As a generation heavily exposed to the Western culture, young Chinese adults, typically aged 20-35, have little tolerance of a restrained lifestyle.
Interviews in 15 Chinese cities with 5,000 young adults showed their savings rate was nearly zero, reports The Bazette.
Specifically, they have three top focuses when it comes to shopping – quality, convenience and less necessity, which is the complete opposite of their parents, who went through the most difficult time in China’s history after 1949.
As a result, it’s not surprising to see young people wandering around shopping malls or online stores, splurging thousands of yuan on gadgets, cosmetics, bags and even imported organic foods every month.
The rising middle class is no doubt the major force to push China’s consumer revolution, but now, a rising percentage among them are young women. According to California-based research company Cheskin, Chinese young women, who have been seeing their annual income rising at a rate of 5%, are expressing themselves through fashion and the way they take care of themselves, including shopping for expensive skin care products, traveling overseas, and going to gyms. Media – magazines,radio and TV shows – is playing an important role in this transformation.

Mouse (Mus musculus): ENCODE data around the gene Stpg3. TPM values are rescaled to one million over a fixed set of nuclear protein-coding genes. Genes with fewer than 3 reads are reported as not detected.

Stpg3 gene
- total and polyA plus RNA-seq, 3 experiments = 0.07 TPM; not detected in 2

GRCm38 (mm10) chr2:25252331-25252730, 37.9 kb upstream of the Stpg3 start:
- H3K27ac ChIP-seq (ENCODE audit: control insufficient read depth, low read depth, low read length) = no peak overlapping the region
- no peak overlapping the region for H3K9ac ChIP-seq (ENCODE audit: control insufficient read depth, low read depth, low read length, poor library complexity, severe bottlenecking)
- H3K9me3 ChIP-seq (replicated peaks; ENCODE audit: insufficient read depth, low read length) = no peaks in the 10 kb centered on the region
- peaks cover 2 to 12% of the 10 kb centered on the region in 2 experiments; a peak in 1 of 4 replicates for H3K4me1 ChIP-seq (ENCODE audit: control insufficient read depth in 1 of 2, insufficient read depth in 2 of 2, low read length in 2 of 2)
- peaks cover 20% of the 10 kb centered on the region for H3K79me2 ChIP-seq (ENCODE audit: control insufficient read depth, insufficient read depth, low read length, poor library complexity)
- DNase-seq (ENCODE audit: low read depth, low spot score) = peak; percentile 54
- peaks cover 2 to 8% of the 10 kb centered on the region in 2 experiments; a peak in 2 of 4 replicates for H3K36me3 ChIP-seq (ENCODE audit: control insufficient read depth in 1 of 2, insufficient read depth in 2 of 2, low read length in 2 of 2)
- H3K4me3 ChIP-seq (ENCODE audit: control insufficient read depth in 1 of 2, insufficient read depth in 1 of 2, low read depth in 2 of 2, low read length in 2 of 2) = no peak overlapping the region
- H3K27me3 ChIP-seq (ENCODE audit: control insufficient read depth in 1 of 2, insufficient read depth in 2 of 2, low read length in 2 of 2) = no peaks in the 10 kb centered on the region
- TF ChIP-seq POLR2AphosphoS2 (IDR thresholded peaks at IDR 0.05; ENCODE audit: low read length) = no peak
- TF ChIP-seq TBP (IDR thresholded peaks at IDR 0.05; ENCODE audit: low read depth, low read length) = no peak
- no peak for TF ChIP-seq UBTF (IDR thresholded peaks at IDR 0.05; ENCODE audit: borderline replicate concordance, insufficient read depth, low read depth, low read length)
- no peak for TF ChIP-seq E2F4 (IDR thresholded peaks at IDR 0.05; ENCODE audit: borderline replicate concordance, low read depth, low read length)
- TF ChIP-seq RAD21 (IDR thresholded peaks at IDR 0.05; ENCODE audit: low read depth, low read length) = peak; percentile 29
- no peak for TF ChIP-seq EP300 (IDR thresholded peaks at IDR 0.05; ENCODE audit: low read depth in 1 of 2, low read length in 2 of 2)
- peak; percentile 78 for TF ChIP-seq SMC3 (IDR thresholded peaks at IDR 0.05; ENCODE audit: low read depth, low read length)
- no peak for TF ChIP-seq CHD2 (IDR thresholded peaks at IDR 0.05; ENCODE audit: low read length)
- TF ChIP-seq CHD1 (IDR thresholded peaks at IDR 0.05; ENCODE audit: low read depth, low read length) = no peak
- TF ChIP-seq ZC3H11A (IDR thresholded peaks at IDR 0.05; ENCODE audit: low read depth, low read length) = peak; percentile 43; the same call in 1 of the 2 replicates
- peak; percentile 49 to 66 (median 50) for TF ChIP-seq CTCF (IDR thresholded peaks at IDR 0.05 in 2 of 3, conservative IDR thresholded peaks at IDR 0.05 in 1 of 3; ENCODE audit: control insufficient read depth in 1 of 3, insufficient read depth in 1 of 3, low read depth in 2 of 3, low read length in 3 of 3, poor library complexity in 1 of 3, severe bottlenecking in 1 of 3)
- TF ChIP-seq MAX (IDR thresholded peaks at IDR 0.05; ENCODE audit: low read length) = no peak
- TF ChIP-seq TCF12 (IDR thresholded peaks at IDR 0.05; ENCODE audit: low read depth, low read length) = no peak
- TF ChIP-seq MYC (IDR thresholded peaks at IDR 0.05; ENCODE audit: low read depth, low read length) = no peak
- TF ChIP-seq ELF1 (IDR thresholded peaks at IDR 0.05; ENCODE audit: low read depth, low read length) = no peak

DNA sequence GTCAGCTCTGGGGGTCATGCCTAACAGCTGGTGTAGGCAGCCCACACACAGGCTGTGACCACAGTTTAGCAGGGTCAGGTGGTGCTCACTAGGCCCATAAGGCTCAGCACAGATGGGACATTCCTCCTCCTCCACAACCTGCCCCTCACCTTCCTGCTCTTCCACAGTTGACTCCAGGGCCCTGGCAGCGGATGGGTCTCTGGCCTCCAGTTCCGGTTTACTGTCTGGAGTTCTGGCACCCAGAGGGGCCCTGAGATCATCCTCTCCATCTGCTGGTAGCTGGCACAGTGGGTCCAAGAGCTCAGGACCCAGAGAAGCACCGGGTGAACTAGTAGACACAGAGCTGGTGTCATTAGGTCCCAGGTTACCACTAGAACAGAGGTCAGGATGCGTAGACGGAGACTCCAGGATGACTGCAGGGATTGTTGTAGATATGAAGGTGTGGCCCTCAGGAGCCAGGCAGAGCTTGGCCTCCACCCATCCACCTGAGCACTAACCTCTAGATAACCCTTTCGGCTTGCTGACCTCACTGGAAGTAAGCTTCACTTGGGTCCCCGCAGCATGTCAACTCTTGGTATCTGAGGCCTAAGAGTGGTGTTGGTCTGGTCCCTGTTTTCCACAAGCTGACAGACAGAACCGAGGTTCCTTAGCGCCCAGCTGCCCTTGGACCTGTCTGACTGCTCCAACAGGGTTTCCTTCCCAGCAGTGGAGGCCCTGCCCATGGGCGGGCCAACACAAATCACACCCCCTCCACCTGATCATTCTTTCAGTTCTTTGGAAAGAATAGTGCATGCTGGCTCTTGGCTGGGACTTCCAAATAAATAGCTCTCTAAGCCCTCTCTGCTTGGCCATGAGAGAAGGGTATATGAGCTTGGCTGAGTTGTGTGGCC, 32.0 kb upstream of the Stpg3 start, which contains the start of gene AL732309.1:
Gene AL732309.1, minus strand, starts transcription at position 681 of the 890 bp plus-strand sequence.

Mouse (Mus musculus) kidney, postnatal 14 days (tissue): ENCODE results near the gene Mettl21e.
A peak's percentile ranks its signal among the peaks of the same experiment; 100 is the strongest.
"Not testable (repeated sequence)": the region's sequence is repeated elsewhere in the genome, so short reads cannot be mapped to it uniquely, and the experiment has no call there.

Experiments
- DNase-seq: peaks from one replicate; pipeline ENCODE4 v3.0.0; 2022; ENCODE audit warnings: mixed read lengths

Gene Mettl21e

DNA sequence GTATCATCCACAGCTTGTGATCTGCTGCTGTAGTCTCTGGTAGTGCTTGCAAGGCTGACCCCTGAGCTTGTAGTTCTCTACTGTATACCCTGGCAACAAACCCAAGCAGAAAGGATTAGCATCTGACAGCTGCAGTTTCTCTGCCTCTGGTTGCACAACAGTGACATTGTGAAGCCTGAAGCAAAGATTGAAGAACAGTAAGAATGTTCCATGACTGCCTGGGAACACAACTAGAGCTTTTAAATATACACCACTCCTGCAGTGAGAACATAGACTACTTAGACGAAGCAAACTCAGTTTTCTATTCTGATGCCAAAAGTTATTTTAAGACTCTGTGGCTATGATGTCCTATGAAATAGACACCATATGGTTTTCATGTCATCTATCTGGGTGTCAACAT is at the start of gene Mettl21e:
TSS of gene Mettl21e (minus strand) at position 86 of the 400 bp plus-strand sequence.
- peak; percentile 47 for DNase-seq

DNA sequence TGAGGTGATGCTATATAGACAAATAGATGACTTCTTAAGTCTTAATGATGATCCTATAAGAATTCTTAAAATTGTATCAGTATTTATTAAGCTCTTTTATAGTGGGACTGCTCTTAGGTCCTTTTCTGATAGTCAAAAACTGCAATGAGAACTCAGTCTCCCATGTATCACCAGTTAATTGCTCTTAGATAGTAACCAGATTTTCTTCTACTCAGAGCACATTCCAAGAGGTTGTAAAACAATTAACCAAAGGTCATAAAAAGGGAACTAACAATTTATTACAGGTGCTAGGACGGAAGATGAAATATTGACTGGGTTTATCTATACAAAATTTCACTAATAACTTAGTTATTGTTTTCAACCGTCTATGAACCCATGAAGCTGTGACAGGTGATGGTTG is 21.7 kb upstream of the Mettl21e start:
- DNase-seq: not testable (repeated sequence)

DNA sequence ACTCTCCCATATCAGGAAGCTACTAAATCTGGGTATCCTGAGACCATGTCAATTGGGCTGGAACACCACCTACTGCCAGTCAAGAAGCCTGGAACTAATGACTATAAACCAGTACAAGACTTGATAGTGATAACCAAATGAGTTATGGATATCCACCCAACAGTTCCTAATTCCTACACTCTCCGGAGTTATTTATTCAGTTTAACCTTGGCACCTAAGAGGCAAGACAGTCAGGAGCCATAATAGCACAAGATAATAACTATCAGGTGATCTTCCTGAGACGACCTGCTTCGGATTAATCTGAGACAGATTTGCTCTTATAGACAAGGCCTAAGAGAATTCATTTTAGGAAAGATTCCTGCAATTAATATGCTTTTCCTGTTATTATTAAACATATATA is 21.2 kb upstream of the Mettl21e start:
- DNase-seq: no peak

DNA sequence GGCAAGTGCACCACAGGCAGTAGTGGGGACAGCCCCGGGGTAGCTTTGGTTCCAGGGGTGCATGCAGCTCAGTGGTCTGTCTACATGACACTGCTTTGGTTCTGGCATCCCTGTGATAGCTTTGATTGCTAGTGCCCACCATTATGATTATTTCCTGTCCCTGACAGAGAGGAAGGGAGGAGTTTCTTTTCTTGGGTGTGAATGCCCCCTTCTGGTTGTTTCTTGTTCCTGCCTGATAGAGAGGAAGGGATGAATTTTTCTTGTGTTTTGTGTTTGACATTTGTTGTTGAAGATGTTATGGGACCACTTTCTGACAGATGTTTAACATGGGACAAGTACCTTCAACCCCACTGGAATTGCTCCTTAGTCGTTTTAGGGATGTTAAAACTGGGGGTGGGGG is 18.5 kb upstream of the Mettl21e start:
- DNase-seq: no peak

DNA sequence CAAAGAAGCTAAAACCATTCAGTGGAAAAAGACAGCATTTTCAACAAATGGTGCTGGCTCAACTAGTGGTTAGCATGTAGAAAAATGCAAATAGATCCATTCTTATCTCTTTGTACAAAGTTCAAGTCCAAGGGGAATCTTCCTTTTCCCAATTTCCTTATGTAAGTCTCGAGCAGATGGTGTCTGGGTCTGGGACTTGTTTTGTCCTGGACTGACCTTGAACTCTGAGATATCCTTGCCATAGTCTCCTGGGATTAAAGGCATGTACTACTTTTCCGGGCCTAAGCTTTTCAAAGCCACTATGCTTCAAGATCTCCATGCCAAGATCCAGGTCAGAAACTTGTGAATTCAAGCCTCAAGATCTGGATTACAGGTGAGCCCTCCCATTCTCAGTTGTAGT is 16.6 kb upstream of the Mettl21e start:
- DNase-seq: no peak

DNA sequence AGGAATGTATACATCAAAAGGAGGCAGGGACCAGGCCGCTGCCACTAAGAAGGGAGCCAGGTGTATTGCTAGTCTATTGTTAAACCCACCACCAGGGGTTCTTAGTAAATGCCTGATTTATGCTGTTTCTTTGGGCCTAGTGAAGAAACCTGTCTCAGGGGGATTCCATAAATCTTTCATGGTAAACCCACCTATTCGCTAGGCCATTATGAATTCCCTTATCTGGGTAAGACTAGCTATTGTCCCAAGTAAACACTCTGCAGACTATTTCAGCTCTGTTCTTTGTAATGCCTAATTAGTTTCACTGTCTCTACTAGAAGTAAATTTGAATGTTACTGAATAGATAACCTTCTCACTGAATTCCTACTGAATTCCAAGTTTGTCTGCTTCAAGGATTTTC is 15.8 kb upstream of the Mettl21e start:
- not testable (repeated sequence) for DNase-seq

A vital reason for the changing spending attitude is the fast growing salary in urban areas. According to London-based Economist Intelligence Unit, annual income rose 8.7% from 2008 to RMB 17,175 (US$ 2,526) in 2009, compared with 5% in the U.S. in past decade.
However, foreign companies may want to turn to lower-tier cities for more opportunities as China has over 100 cities with populations of more than one million, suggested experts. Moreover, a growing number of educated young white collar migrant workers are planning to move to smaller cities as they can not afford the soaring housing prices in first -tier cities, where they work.
But wherever the companies are, appealing, innovative products are key to attract the young generation, suggested the consulting firm Deloitte in a report issued in late 2009. Internet, it says, is a useful tool for companies to get close to young consumers, most of whom access online everyday through either computers or mobile phones.
[chinaobserver.com, people daily, deloitte]
photo credit: qiao-da-ye (flickr)